Ladenburger exchanges memories, experiences while in Minnesota

Ladenburger+and+ninth+grader+Julia+Scott+buckle+up+before+they+head+out+to+an+Alpine+race.+%E2%80%9CI+like+painting+class%2C+which+isn%E2%80%99t+really+an+academic+class+but+I+think+it%E2%80%99s+fun.+I+also+do+skiing%2C+and+I+like+doing+that+through+the+school+here%2C%E2%80%9D+Ladenburger+said.

Jenny Sogin

Ladenburger and ninth grader Julia Scott buckle up before they head out to an Alpine race. “I like painting class, which isn’t really an academic class but I think it’s fun. I also do skiing, and I like doing that through the school here,” Ladenburger said.

International high school student exchanges offer an opportunity for students from all over the world to experience life in a different culture. St. Paul Academy and Summit School has a history of hosting exchange students. Sophomore Vera Ladenburger is this year’s exchange student, but she is no stranger to student exchange trips to America.

“My father did an exchange when he was a student, and he made friends here. Then my brother did an exchange to this school last year,” Ladenburger said.

Ladenburger is from Birkenfeld, a small town in the South of Germany near the French border.

Unlike the American high school system, which has a standard four year curriculum, the German high school system has three different levels of school that begin in grade 5. Each style of school prepares students for different lives, focusing on trades, jobs, or college.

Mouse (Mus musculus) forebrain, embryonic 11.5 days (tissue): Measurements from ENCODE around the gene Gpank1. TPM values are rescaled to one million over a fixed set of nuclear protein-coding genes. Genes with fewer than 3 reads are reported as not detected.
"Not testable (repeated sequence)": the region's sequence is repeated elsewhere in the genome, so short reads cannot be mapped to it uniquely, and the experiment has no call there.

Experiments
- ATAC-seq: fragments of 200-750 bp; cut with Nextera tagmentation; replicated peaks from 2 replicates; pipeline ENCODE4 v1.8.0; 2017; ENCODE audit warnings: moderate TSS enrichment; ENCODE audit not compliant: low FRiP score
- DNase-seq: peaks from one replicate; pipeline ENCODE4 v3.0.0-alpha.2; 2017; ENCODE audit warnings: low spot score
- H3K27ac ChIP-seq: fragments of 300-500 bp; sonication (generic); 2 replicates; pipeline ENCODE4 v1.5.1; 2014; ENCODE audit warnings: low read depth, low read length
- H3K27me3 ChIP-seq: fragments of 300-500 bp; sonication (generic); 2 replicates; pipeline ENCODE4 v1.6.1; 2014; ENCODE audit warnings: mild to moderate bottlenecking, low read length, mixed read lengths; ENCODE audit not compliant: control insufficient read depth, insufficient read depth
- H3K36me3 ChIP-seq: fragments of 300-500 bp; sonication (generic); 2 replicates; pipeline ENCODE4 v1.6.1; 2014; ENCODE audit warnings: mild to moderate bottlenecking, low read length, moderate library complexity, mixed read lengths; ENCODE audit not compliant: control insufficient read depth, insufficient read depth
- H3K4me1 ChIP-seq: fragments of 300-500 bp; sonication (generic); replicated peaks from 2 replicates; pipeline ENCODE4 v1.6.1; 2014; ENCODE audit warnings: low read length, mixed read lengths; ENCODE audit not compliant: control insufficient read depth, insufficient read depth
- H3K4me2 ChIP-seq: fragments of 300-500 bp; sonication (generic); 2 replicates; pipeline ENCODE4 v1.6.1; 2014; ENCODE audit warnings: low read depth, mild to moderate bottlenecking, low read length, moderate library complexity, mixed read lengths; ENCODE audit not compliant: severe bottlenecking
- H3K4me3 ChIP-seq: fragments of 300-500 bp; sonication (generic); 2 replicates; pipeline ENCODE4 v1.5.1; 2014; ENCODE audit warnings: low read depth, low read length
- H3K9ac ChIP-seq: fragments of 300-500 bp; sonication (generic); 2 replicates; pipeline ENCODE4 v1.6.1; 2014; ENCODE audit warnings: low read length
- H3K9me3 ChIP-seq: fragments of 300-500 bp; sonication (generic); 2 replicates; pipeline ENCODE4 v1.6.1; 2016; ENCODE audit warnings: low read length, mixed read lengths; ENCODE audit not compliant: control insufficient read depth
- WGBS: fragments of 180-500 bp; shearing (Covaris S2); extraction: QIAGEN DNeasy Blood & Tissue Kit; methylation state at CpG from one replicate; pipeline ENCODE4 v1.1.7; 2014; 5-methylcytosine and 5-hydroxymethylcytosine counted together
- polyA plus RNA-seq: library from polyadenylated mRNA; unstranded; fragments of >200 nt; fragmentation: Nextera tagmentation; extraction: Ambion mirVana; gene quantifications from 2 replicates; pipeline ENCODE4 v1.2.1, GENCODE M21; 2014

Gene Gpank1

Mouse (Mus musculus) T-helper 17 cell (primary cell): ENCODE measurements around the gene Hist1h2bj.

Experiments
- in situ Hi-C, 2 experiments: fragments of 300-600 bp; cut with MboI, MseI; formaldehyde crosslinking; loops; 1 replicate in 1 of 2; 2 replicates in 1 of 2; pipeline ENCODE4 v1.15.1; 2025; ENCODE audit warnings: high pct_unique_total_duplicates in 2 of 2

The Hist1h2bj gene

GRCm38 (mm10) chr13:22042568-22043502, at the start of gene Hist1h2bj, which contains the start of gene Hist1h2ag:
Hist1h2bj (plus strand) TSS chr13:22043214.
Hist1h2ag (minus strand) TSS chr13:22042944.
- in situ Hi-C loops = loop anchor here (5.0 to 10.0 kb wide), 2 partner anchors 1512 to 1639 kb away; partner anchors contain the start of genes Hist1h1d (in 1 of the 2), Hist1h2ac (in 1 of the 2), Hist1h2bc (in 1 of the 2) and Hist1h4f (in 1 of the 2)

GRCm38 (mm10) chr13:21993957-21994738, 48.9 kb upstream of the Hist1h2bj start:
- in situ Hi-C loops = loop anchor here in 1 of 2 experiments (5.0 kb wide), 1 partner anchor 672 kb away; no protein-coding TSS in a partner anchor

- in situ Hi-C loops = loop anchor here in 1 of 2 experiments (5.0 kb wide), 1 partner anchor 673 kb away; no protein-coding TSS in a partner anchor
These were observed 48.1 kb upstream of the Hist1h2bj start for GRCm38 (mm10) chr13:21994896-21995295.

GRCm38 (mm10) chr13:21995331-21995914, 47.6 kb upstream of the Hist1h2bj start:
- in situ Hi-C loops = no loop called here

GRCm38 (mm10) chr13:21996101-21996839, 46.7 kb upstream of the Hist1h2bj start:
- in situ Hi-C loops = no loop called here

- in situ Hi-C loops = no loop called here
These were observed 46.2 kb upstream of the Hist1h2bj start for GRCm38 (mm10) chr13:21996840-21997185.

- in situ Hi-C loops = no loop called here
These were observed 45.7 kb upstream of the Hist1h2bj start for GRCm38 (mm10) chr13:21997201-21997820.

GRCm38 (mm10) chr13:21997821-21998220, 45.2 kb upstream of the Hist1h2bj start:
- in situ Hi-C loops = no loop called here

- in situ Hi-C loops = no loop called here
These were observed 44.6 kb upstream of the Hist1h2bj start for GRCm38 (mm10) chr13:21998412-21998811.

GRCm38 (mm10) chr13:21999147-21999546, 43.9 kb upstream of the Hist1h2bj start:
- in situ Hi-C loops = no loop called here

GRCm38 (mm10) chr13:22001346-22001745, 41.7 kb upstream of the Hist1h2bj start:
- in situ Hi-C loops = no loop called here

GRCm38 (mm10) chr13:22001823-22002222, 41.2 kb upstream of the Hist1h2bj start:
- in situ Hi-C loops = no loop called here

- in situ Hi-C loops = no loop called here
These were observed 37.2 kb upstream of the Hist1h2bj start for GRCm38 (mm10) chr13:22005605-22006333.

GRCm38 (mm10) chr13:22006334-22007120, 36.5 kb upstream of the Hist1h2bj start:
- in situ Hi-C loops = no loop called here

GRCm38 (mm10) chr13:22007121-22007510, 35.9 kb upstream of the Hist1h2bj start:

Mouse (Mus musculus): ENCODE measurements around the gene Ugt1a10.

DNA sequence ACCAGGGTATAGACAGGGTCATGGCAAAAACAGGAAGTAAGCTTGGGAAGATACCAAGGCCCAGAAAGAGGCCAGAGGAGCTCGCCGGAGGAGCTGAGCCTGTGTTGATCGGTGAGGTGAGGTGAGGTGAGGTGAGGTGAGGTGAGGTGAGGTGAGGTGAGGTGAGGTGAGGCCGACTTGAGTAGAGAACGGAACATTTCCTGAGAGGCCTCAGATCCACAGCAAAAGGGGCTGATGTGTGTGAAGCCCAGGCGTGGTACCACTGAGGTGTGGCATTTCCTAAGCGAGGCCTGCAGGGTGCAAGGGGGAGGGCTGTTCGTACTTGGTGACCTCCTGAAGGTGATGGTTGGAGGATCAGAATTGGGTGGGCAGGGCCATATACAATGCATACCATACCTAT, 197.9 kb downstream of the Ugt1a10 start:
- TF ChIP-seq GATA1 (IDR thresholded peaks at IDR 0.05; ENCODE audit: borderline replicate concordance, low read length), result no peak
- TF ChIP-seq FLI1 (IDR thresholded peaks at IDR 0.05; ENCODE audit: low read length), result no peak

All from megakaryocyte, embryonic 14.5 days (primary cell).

“I’m in grade ten in Germany, and I go to Gymnasium, which is the highest level of schooling in Germany,” Ladenburger said.

I started learning English in third grade, so communicating is easy, but some classes are difficult”

— Vera Ladenburger

This is Ladenburger’s first time living in America and attending an American high school. While she had visited America with her family before, there were still some things that surprised her.

“There are a lot of movies describing high school in America, and I knew it wouldn’t be exactly like that, but we don’t have lockers in Germany, and we do here,” Ladenburger said. “We [also] don’t have sports through school, so after school [in Germany] I usually just do homework and study, because we don’t have any free periods,” Ladenburger said.

But now, Ladenburger has been able to experience a few different aspects unique to American students.

“I like painting class, which isn’t really an academic class but I think it’s fun. I also do skiing, and I like doing that through the school here,” Ladenburger said.

Ladenburger has found her transition to American life fairly easy.

“It hasn’t been as difficult as I expected it to be,” Ladenburger said. “I started learning English in third grade, so communicating is easy, but some classes are difficult. History is difficult because we talk a lot and read a lot, as well as biology and pre-Calculus because we are doing complicated things in those classes,” Ladenburger said.

At the end of her exchange, Ladenburger hopes to “improve my language, and also [gain] an openness to experiencing new things,” Ladenburger said.

This story is reprinted from The Rubicon Print edition: Feb. 6, 2018